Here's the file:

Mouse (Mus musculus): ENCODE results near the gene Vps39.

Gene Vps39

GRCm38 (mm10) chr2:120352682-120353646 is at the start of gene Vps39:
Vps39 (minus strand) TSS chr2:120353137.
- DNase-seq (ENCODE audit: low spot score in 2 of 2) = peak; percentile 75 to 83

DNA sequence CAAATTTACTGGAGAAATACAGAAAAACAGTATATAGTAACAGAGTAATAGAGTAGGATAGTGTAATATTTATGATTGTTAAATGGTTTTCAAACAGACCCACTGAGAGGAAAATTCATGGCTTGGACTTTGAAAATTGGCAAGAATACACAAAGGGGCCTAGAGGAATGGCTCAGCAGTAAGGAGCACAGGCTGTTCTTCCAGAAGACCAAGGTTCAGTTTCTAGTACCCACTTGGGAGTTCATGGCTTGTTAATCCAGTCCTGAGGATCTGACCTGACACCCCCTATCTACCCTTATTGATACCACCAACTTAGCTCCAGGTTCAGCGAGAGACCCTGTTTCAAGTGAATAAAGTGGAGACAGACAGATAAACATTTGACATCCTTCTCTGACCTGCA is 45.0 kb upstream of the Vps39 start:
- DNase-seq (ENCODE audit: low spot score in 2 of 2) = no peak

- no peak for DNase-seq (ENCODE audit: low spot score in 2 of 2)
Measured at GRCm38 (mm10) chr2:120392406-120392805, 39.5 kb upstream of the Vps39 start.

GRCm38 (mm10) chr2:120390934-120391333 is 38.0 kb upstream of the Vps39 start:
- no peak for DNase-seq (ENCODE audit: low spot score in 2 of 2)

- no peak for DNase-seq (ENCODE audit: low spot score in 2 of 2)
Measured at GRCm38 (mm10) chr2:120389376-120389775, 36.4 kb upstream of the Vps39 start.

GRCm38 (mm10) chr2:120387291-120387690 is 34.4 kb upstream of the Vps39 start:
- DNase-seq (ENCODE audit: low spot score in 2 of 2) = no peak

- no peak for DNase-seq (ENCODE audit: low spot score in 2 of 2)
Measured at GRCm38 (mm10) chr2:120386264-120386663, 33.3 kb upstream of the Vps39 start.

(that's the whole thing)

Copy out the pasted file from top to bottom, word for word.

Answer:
Mouse (Mus musculus): ENCODE results near the gene Vps39.

Gene Vps39

GRCm38 (mm10) chr2:120352682-120353646 is at the start of gene Vps39:
Vps39 (minus strand) TSS chr2:120353137.
- DNase-seq (ENCODE audit: low spot score in 2 of 2) = peak; percentile 75 to 83

DNA sequence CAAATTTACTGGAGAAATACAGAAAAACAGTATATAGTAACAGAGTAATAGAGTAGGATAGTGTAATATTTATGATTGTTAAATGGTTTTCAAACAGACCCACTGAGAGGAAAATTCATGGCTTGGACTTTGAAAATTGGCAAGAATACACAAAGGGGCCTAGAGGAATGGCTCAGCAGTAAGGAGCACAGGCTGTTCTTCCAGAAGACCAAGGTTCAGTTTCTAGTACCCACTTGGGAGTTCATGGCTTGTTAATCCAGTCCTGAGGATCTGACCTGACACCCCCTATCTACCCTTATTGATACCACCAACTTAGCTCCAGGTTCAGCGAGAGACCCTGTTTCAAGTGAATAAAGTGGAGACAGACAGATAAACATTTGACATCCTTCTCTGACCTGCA is 45.0 kb upstream of the Vps39 start:
- DNase-seq (ENCODE audit: low spot score in 2 of 2) = no peak

- no peak for DNase-seq (ENCODE audit: low spot score in 2 of 2)
Measured at GRCm38 (mm10) chr2:120392406-120392805, 39.5 kb upstream of the Vps39 start.

GRCm38 (mm10) chr2:120390934-120391333 is 38.0 kb upstream of the Vps39 start:
- no peak for DNase-seq (ENCODE audit: low spot score in 2 of 2)

- no peak for DNase-seq (ENCODE audit: low spot score in 2 of 2)
Measured at GRCm38 (mm10) chr2:120389376-120389775, 36.4 kb upstream of the Vps39 start.

GRCm38 (mm10) chr2:120387291-120387690 is 34.4 kb upstream of the Vps39 start:
- DNase-seq (ENCODE audit: low spot score in 2 of 2) = no peak

- no peak for DNase-seq (ENCODE audit: low spot score in 2 of 2)
Measured at GRCm38 (mm10) chr2:120386264-120386663, 33.3 kb upstream of the Vps39 start.